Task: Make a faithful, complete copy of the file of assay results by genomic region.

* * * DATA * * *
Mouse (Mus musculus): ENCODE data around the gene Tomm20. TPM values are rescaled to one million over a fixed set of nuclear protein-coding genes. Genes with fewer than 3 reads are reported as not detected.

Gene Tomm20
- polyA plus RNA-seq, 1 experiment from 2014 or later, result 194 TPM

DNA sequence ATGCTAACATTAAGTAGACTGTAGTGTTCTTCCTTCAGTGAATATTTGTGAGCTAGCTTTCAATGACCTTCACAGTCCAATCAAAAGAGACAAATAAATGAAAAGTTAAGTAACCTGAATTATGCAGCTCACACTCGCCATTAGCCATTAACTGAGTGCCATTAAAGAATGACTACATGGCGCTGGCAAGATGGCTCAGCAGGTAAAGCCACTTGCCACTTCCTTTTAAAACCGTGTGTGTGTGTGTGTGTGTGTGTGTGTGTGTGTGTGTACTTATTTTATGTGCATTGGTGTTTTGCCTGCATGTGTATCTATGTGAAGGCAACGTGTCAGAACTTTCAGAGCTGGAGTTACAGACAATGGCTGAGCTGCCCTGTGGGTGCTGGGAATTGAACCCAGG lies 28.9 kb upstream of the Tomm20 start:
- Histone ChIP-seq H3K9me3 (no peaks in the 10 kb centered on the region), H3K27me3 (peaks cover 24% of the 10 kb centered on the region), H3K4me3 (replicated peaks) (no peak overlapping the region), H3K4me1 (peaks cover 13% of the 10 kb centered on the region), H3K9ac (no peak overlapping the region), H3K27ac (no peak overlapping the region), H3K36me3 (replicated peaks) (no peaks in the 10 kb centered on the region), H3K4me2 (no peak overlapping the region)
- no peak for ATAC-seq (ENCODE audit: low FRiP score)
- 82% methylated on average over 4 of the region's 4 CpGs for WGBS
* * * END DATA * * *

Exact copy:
Mouse (Mus musculus): ENCODE data around the gene Tomm20. TPM values are rescaled to one million over a fixed set of nuclear protein-coding genes. Genes with fewer than 3 reads are reported as not detected.

Gene Tomm20
- polyA plus RNA-seq, 1 experiment from 2014 or later, result 194 TPM

DNA sequence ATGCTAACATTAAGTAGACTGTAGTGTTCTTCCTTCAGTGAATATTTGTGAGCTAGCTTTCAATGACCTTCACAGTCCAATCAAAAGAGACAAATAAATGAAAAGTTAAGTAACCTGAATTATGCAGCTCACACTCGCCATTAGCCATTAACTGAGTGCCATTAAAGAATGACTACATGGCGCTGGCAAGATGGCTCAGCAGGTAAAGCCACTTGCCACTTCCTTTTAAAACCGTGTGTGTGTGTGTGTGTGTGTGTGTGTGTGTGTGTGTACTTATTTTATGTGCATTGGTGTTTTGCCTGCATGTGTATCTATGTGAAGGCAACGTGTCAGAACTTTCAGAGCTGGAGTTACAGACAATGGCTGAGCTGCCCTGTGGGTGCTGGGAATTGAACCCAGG lies 28.9 kb upstream of the Tomm20 start:
- Histone ChIP-seq H3K9me3 (no peaks in the 10 kb centered on the region), H3K27me3 (peaks cover 24% of the 10 kb centered on the region), H3K4me3 (replicated peaks) (no peak overlapping the region), H3K4me1 (peaks cover 13% of the 10 kb centered on the region), H3K9ac (no peak overlapping the region), H3K27ac (no peak overlapping the region), H3K36me3 (replicated peaks) (no peaks in the 10 kb centered on the region), H3K4me2 (no peak overlapping the region)
- no peak for ATAC-seq (ENCODE audit: low FRiP score)
- 82% methylated on average over 4 of the region's 4 CpGs for WGBS